Or 4.7 ohm in place of a 4.7k as happened in one instance that occurred
during my apprenticeship. (I was not responsible for the mistake
thankfully).

>Warm beer is caused by using Lucas refrigeration. Or that is what
>my Dad told me after trying to get the A/C working in his '68 E-Type.

<VBG> one of my colleagues used to work for Lucas :))

>P.S. I inherited a 1956 XK-140 Coupe that I would like to sell
>to a true Jag collector. It is basically this car:
>http://www.highwayone.com/Classifieds/Jaguar/BlackXK140.html but
>with a black interior and yellow paint. And I expect to get
>something closer to $20,000 rather than $80,000.

I would have thought you would get a tidy sum for one of those in almost any
condition, but then I guess where you are, 20k is a tidy sum for a vehicle.

2005\03\14@060758 by Gerhard Fiedler

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Jinx wrote:

> What about the 3-digit format ? eg 104 for 100n, 222 for 2n2 etc
> (101 for 100pF, 100 for 10pF !!!) That never made it into schematics
> AFAIK (possibly because you have the luxury of space in a schematic
> that you don't have on a component) although it's a perfectly clear and
> succinct label - SMT resistors for example

This format has a few limitations; it can get ambiguous if you also need
higher resolution (more than two digits) and higher values (more than 9
zeroes). In both cases, you'd add an additional digit, but in one case it's
part of the number (as with resistors), in the other it's part of the
exponent. Could probably be resolved by resorting to letters for the
exponents beyond 9, which would leave the exponent as always the last
character.

But I still think the traditional SI style is pretty clear, flexible, and
succinct too. And it looks... don't know, maybe "nice"? :)

Gerhard

2005\03\14@105103 by Howard Winter

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Jinx,

On Sun, 13 Mar 2005 01:27:16 +1300, Jinx wrote:

> > OK, What's this R business all about?
>
> A resistor less than 1k

I think more accurately: representing the decimal point in resistors less than 1k

> 100R = 100 ohms
> 5R6 = 5.6 ohms
> 0R033 = 33 mohms
>
> To be consistent with capacitors, I suppose you could say
> 0k1 for 100 ohms but I've never seen that

I think the aim is to get the whole into three characters if possible, so 100 is sufficient in the above case.  
You only really need 4 characters in the range 100k - 999k and 100M - 999M, although the latter is a tad
rare... I'm also not sure where you'd buy a 33mohm resistor!  :-)  As far as I'm aware, this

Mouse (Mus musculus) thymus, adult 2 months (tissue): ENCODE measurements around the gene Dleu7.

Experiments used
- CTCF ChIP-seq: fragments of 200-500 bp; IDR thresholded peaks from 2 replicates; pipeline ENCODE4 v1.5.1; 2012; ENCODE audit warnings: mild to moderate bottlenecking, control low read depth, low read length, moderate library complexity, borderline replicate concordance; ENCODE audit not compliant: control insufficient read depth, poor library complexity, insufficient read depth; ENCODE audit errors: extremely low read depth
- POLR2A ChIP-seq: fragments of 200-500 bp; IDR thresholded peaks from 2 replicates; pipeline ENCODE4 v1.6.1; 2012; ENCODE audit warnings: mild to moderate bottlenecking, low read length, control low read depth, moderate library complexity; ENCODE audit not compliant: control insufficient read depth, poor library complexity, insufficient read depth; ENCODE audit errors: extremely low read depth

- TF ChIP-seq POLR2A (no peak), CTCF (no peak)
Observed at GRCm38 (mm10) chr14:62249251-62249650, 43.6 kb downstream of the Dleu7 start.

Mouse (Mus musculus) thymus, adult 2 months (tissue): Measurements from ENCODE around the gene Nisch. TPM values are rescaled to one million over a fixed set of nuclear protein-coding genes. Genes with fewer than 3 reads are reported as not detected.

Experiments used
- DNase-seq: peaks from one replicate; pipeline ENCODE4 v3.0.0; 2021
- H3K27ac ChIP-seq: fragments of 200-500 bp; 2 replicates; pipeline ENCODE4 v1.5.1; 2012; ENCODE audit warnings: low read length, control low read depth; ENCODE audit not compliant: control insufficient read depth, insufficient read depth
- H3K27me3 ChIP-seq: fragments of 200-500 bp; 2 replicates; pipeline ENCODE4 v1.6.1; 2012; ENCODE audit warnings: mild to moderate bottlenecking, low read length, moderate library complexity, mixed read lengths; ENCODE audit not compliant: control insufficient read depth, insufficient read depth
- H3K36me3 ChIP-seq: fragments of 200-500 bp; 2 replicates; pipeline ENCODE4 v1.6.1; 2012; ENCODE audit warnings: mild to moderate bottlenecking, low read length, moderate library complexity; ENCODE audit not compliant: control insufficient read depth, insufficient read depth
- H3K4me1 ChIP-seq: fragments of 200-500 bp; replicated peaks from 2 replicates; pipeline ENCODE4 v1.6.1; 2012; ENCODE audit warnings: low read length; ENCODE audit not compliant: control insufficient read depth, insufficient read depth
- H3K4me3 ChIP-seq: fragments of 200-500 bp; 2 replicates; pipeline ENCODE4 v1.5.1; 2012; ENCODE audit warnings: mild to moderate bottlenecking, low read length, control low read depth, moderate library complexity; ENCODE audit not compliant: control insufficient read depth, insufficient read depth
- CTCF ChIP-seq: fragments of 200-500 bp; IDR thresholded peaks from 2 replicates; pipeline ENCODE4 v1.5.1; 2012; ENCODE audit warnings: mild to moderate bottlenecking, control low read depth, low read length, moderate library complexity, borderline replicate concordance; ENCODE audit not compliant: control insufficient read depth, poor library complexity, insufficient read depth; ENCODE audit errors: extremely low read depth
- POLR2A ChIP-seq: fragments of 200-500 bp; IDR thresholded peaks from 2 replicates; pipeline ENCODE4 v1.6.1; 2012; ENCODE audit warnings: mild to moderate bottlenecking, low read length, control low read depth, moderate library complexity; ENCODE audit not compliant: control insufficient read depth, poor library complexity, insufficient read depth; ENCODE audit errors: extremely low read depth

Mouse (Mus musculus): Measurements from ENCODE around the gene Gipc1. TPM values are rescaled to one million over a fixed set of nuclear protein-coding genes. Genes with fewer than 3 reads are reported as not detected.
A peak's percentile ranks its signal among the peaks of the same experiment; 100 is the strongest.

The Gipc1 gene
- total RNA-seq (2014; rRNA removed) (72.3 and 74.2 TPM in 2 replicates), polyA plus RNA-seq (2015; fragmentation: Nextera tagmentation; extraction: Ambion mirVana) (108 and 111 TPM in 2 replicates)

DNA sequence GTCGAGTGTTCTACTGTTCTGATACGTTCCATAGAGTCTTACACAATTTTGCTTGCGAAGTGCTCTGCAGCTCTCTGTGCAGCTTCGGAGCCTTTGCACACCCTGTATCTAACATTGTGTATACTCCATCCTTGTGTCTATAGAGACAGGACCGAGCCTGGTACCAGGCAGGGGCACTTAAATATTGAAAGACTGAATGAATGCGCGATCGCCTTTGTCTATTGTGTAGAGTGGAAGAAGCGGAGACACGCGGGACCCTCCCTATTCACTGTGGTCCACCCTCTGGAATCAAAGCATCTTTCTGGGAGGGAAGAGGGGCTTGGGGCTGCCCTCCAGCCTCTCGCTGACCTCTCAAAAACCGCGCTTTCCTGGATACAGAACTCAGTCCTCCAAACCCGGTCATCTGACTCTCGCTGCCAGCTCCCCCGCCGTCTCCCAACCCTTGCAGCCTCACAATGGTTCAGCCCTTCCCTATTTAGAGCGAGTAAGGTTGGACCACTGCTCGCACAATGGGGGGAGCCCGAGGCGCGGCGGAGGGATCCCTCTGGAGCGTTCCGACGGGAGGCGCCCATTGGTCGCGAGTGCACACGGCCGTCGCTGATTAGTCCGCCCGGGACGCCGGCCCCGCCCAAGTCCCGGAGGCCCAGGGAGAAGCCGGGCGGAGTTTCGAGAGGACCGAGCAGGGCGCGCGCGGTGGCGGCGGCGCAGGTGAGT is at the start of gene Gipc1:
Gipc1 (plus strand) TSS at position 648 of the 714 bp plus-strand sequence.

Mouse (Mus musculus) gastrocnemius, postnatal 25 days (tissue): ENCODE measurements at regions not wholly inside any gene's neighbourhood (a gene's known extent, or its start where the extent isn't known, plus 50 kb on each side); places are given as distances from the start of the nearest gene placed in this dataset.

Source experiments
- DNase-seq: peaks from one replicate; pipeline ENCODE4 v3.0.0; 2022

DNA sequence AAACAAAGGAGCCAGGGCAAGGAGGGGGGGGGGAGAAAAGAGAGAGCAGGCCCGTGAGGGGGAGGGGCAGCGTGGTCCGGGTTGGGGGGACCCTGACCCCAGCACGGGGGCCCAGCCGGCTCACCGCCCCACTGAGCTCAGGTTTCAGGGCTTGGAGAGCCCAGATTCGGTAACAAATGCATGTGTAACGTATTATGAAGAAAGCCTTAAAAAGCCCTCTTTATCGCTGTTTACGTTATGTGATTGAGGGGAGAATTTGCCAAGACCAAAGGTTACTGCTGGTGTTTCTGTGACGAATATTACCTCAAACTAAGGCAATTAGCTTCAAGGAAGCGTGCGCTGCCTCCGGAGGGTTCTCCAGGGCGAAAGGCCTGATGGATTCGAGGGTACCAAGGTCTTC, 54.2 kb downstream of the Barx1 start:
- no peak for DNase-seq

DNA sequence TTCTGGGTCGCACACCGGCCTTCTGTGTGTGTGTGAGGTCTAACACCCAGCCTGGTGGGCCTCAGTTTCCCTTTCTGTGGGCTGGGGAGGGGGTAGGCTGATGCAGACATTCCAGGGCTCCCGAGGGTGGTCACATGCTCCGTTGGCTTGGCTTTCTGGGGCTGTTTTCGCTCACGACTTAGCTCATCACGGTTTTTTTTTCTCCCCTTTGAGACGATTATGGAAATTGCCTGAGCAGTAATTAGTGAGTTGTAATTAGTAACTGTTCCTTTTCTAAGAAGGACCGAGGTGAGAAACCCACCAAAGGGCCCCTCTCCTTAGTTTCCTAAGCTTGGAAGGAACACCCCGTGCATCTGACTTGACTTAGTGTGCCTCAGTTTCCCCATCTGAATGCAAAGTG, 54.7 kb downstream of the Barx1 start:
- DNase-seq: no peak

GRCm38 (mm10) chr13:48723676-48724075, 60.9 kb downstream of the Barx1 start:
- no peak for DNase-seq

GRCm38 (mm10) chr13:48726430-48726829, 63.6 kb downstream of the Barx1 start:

character-for-decimal is only used in component specs, not for (eg) measurements.  I don't think you'd say
that you'd measured the ESR of a capacitor at 0R3, or that a power rail should be 3V3 +/- 0V06.

Cheers,



Howard Winter
St.Albans, England


2005\03\14@110319 by Howard Winter

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I should change the tag, but Olin wouldn't see it in OT...

On Sat, 12 Mar 2005 15:34:02 +1300, TakeThisOuTsteveEraseMEspamspam_OUTtla.co.nz wrote:

> > > Errr...... the English language belongs to the English/British
> >

Olin wrote:

> > It belongs to English speakers, of which the British are now a
> > minority. That's the price of no longer having a world-dominating
> > empire or economy.

I'm not sure I follow your logic - when "the Sun never set on the British Empire" native British were always
outnumbered by the others, and they still are.

> > It's been more than 200 years now, time to get over it.

Ah, the American History version!  The USA may have been founded 220 years ago, but most of the rest of the
British Empire was around until about 60 years ago - India, for example, gained independance in 1947, and we
only returned the rented Hong Kong five years ago!

A language doesn't "belong" to anyone, and as for the number of English speakers, the non-Americans outnumber
the Americans by at least three to one, and mostly use English spelling and grammar.

> Good point. Perhaps the language should be called "Microsoft" or
> "would you like fries with that ?".
> :-)

I just wish Americans wouldn't call it "English" - what's wrong with calling it "American"?

I await with interest (and some trepidation) to see how the American Empire progresses.

Cheers,


Howard Winter
St.Albans, England


2005\03\14@114628 by Alan B. Pearce

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>and we only returned the rented Hong Kong five years ago!

Actually nearly 8 years ago (1997). My how time flies

tempus fugit

Alan (who passed through HK 4 days after handover).

2005\03\14@131657 by Howard Winter

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picon face
Alan,

On Mon, 14 Mar 2005 16:46:31 -0000, Alan B. Pearce wrote:

> >and we only returned the rented Hong Kong five years ago!
>
> Actually nearly 8 years ago (1997). My how time flies

Whoops!

> tempus fugit

It certainly does - 2005 already?  Whatever happened to the Millenium Bug?  :-)

Mind you, I tend to give rented cars back late, too...

Cheers,


Howard Winter
St.Albans, England


2005\03\14@165623 by Jinx

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> I'm also not sure where you'd buy a 33mohm resistor!  :-)

>From now on, be sure - I bought some from RS a couple
of weeks ago to use as motor sense resistors (yes, I do still
work !!). They have Meggitt resistors down to 10mohms